The various strands of intelligence on Libya’s nuclear programme were precise, detailed and collectively strong. The intelligence on the AQ Khan network was extremely important, but it was backed up by other multi-agency reporting. Likewise, different strands of reporting combined to fill out the picture of Libyan ballistic missile and chemical weapons programmes. Most of the JIC’s assessments were later borne out by validation of Libya’s declarations of its nuclear, chemical and ballistic missile holdings and capabilities.
USE OF THE INTELLIGENCE
One use of intelligence in the Libyan case has been to stimulate interceptions of goods destined for Libya’s programmes. This has involved activity by HM Customs and Excise, co-operation with European partners and actions by other Governments.
A particularly notable example is that of the interception of the BBC China referred to above. The discoveries made enabled the UK and US Governments to confront Libyan officials with this evidence of their nuclear-related procurement at a time when Libya was still considering whether to proceed to full admission of its programmes.
Since Libyan Foreign Minister Shalgam’s public statement, also on 19 December 2003, on his country’s decision to eliminate:
. . . the materials,equipments and programmes which lead to the production of internationally proscribed weapons . . .
. . . to restrict itself to missiles with a range in line with the standards agreed in the MTCR [Missile Technology Control Regime] . . .
much progress has been made in validating Libya’s declarations of its holdings of nuclear and chemical materiel, ballistic missiles and associated facilities. The inspection process for validation has been carried out by the relevant international organisations and by UK and US experts working closely with the Libyans. This in turn has helped to confirm the validity of many of the original intelligence concerns. The same intelligence that uncovered the Libyan programmes was helpful to the inspectors for another reason:it demonstrated to the Libyans how much was known about their programmes and helped to persuade them to be fully co-operative. As the 2003–04 Annual Report of the Intelligence and Security Committee1 said in June 2004:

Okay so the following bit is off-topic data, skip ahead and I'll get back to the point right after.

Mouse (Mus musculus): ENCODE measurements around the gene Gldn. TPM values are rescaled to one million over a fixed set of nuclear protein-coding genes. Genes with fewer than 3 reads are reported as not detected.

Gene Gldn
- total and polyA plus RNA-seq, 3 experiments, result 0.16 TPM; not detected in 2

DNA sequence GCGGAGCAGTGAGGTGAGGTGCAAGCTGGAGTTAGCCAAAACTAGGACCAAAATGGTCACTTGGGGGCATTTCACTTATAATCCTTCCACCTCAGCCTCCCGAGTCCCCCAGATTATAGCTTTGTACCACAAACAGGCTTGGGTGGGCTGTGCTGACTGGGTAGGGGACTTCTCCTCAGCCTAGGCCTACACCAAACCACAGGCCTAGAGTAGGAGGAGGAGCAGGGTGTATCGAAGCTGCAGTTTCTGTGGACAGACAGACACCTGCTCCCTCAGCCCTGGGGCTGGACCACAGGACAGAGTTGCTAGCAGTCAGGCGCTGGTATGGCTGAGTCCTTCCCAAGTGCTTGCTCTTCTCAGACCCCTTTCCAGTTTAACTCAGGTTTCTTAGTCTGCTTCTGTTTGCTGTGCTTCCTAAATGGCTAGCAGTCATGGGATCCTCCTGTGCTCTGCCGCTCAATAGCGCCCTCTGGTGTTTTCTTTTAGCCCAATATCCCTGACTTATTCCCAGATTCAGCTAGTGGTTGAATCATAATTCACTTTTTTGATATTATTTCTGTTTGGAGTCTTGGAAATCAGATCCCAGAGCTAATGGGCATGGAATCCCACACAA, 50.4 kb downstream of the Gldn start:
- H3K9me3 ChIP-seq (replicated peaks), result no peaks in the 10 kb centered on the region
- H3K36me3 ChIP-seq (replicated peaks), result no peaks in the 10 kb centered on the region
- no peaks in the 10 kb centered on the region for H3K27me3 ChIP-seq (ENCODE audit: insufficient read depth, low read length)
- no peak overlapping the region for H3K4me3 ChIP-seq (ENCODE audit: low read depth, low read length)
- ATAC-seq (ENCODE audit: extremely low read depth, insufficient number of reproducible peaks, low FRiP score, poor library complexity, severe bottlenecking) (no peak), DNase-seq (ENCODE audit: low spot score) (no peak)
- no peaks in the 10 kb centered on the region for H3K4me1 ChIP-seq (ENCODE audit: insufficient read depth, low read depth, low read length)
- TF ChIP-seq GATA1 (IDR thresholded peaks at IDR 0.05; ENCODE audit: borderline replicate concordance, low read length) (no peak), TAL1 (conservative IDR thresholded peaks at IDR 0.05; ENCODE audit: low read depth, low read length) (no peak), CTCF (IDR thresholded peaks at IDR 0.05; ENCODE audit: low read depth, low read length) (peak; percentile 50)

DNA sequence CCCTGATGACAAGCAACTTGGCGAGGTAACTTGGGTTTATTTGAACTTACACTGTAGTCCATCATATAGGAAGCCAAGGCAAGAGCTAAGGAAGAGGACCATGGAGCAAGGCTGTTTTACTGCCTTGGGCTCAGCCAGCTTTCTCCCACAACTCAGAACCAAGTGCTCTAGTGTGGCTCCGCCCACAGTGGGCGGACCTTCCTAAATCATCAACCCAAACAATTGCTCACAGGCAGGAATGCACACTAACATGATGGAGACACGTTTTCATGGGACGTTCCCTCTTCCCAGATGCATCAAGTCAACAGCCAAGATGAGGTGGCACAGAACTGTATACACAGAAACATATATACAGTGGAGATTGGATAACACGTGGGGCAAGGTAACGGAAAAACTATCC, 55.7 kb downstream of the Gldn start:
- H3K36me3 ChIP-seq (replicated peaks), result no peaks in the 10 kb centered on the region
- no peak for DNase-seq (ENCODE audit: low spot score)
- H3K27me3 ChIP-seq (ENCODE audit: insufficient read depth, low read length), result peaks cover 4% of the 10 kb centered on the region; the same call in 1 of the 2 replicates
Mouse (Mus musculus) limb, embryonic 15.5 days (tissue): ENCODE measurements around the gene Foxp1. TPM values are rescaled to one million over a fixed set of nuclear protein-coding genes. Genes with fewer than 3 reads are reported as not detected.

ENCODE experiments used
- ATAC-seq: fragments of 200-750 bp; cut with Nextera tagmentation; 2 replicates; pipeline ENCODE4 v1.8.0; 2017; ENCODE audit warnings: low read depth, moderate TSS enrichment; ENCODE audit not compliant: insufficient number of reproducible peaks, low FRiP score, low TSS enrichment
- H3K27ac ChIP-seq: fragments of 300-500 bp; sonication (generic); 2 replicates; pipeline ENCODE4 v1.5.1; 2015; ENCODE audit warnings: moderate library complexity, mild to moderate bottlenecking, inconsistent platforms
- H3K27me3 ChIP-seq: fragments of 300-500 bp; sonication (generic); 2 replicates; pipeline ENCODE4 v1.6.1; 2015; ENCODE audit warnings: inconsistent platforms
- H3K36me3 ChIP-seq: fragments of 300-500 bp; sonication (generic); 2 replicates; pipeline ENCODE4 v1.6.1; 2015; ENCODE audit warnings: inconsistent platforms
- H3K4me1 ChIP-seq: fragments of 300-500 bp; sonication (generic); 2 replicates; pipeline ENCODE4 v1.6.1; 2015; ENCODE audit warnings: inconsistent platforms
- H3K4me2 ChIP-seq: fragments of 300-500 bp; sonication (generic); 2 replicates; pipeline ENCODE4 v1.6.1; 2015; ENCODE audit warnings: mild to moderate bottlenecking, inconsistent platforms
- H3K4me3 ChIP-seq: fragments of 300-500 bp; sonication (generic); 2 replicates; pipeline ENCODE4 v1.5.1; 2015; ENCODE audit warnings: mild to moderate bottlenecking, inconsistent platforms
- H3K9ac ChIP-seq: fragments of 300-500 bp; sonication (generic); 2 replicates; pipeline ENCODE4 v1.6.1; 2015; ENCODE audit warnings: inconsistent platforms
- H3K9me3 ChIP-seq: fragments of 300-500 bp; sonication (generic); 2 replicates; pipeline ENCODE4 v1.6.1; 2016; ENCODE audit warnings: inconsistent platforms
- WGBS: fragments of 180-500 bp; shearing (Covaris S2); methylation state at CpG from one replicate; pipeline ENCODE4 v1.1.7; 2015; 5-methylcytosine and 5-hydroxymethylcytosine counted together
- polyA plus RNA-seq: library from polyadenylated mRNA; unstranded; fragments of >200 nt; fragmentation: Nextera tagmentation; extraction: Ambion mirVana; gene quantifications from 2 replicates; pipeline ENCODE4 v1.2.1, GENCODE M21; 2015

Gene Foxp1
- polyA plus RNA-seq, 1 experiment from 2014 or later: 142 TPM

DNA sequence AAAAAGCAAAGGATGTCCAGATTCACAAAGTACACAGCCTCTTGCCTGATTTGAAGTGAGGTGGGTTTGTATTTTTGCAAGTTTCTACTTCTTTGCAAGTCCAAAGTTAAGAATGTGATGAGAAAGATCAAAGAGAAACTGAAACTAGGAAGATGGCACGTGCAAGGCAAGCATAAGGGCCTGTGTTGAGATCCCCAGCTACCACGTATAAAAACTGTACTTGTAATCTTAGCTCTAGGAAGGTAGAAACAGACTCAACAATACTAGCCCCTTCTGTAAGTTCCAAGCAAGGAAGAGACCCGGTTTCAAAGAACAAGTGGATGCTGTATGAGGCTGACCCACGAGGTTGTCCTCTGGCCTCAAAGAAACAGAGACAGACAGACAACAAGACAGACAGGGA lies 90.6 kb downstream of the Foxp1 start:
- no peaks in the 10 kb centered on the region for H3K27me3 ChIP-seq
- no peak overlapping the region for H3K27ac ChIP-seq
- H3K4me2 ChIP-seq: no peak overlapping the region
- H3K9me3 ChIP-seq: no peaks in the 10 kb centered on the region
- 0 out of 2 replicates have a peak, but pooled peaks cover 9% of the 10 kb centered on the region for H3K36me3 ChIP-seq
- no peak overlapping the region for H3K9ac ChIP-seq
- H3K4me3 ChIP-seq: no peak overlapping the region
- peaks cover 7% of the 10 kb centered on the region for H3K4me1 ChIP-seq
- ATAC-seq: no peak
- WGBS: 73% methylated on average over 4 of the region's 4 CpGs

The detailed intelligence on Libya and its procurement activities,colle cted by the UK and USA from all sources over a significant period of time,enabled the UK and USA to demonstrate to the Libyan authorities that they knew about their WMD
Cm 6240. June 2004.
programmes. Consequently,when the inspectors authorities,while they tried,were not able to hide disclosure was eventually achieved.
went to Libya the Libyan